Remember that flyers and postcards don’t need to have complete sentences. Brochures and Websites usually do. You can also cut out extra words like “so”, “also”, “and”, “however” and “therefore”.
Because I do freelance work, I don’t often have the opportunity to cut the text to my liking, but I usually follow a simple guide for making things fit. First, I adjust the margins to be at a half inch. Then, I cut unneeded words. After that, make the pictures smaller. And if I have done all that and the text still doesn’t fit, well that’s when I start to change font sizes. Consider it your last resort.
Part two: A picture is worth…how much?
I firmly believe that you should never produce print or Web materials without adding pictures or graphics. Your picture will be the first thing that people notice. I’m not talking about being this drop-dead gorgeous dancer; rather I am stressing the fact that you are your brand. How you portray yourself in your photos and on your materials will make a huge impact on how the public sees you.
Do not use low resolution or low quality images. What do I mean when I say low resolution? Simply put, it means that pictures appear pixilated or boxy. Also, avoid blurry pictures at all costs. Don’t over-sharpen images or use inappropriate effects like saturation or glowing edges. Think carefully before using a picture that has been scanned onto the computer.
Make sure you use pictures that are appropriate for any age. This can be tricky because belly dancers are seen as sensual and exotic and a lot of us really like to play up that aspect. However, consider whether or not your pictures would be appropriate to display at a school or library. Is it really safe for all ages? Pictures with cleavage, high slits and see-through clothing can be used, just be careful where you display them.
Use current images, when appropriate. If you are promoting an event or class that features YOU today, then you should use a current picture of yourself. For more general promotional materials or pieces where your background or history is being presented, you can use dated photos.
There’s a fine line between presenting your best self to the world and lying about what you look like. Using old or overly edited photos can give audiences the wrong idea about who they are hiring and why. If you’ve changed weight, hairstyles, or aged considerably, it may be time to invest in a new photo shoot. If you are insecure about your looks and feel as if you can only promote yourself at a size two (even though you are currently a 12) or at a certain age, then you may want to reconsider your brand and business plan.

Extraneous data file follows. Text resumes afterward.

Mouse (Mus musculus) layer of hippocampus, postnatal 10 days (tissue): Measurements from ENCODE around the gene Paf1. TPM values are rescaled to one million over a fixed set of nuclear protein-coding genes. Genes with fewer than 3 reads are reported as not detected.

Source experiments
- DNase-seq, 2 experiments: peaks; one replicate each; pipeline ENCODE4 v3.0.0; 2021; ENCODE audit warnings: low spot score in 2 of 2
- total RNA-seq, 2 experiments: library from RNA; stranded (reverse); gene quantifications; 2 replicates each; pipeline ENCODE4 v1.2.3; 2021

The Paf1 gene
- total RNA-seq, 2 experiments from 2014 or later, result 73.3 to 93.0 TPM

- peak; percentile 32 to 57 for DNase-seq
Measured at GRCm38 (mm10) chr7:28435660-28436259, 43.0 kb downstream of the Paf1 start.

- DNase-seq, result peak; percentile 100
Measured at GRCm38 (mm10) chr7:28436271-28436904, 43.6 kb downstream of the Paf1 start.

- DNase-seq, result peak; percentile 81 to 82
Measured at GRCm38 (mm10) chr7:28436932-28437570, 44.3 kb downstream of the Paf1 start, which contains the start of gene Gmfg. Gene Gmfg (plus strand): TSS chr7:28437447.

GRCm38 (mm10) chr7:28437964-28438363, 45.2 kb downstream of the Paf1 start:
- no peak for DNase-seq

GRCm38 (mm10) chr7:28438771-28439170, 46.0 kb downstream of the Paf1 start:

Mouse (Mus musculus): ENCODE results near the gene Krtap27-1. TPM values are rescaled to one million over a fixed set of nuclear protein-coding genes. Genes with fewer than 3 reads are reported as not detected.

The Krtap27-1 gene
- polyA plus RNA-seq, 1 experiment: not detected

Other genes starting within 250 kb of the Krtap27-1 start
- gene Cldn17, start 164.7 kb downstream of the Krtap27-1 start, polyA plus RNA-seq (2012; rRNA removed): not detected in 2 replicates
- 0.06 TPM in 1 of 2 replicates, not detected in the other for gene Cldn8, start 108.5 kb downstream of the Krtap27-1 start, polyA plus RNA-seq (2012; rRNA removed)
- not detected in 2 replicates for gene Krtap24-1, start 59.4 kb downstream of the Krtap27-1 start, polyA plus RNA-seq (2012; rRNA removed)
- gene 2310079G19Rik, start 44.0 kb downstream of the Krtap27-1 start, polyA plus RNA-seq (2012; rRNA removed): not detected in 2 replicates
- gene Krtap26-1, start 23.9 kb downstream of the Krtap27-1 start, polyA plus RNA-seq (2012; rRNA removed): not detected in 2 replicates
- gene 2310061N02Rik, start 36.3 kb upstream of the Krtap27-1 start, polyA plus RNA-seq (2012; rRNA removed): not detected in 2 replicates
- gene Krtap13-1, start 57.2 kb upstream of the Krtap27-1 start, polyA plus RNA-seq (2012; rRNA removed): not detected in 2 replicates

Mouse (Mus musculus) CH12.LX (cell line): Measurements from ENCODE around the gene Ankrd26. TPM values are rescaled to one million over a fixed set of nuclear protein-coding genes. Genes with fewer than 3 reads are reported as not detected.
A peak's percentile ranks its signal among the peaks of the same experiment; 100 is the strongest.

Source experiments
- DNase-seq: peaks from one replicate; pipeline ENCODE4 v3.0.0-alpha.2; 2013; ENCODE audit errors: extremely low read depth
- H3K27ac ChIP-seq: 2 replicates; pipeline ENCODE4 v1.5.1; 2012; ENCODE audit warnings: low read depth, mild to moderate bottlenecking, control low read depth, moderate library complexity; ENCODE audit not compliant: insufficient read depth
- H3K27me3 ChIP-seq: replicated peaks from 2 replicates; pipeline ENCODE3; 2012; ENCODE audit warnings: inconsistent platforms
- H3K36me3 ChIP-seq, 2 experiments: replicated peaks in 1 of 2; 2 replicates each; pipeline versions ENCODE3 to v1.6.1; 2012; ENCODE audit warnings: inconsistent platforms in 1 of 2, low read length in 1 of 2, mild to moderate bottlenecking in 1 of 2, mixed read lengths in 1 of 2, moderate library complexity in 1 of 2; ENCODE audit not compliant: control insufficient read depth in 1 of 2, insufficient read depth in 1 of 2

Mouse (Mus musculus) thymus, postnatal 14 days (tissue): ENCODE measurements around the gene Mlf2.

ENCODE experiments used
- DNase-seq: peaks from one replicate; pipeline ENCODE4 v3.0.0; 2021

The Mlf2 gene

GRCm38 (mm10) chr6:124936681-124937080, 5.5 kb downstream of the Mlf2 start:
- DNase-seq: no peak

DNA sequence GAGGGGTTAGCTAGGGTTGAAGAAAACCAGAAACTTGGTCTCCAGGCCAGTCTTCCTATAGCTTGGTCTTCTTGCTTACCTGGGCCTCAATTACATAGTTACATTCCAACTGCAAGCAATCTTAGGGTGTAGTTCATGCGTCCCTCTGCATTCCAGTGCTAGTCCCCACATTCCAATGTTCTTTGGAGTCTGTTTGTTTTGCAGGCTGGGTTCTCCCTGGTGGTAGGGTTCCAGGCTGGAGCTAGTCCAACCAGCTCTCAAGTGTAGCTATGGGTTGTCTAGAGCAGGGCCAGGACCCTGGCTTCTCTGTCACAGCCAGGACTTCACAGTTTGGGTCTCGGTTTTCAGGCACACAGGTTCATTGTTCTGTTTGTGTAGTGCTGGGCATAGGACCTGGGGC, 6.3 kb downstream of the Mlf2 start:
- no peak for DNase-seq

Don’t steal images of other dancers or use clip art. This is a big no-no for ethical reasons. You should also always ask the photographer for permission to use photos for print and Web materials. Don’t be surprised if they ask for payment or require you to display their watermark on your image.
Especially in the digital age, it can be very tempting to pull pictures off of the internet. Please be careful when doing this and know that if you are downloading it from the internet, chances are it is copyrighted. If you would really like to use a picture you found on the internet, you must try to track down the owner of the image, ask permission, and be prepared to give money and credit if they agree.
However, it is easier than ever to buy stock photography or clip art online. You can download images for free if you have Microsoft Office installed on your computer and you can subscribe to pay-per-use sites like istockphoto.com and fotolia.com.
Pick a color scheme and stick with it. Don’t use every color of the rainbow for your materials. Rather stick to a color palette of only two or three colors. I usually draw inspiration for my color scheme from the color of the costume that I am wearing in the picture that I choose to use. I find that to be the most reliable and dramatic technique. And to take that further, I have created a color scheme that I use for all of my materials. It makes my materials look consistent and well thought out.
Part three: Specific techniques for Web use
All of the above hints will apply to Websites, but you also will need to know a few other tricks to make your Website or social networking pages look slick and current.
Use system fonts for Web materials. System fonts, also known as browser-safe fonts, are fonts that come preinstalled on most computers and they display well on Websites. Using a non-standard font will cause your font to convert to a standard font if someone is viewing it from a computer that doesn’t have your chosen font installed. If there are non-standard fonts that you would like to use, the best option is to make an image of that text and place that in the Website as an image. You should also try previewing your Website on different internet browsers.